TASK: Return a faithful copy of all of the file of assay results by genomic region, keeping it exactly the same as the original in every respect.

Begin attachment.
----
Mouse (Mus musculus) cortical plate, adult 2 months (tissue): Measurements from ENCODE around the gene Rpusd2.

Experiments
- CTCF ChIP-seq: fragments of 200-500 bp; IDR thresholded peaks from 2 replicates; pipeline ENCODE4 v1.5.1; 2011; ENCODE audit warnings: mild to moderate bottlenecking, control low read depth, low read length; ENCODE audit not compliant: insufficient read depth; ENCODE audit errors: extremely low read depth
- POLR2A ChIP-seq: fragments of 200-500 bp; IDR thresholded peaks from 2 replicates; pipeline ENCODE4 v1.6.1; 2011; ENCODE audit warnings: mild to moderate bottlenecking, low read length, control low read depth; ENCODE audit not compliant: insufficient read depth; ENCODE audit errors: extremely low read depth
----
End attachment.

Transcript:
Mouse (Mus musculus) cortical plate, adult 2 months (tissue): Measurements from ENCODE around the gene Rpusd2.

Experiments
- CTCF ChIP-seq: fragments of 200-500 bp; IDR thresholded peaks from 2 replicates; pipeline ENCODE4 v1.5.1; 2011; ENCODE audit warnings: mild to moderate bottlenecking, control low read depth, low read length; ENCODE audit not compliant: insufficient read depth; ENCODE audit errors: extremely low read depth
- POLR2A ChIP-seq: fragments of 200-500 bp; IDR thresholded peaks from 2 replicates; pipeline ENCODE4 v1.6.1; 2011; ENCODE audit warnings: mild to moderate bottlenecking, low read length, control low read depth; ENCODE audit not compliant: insufficient read depth; ENCODE audit errors: extremely low read depth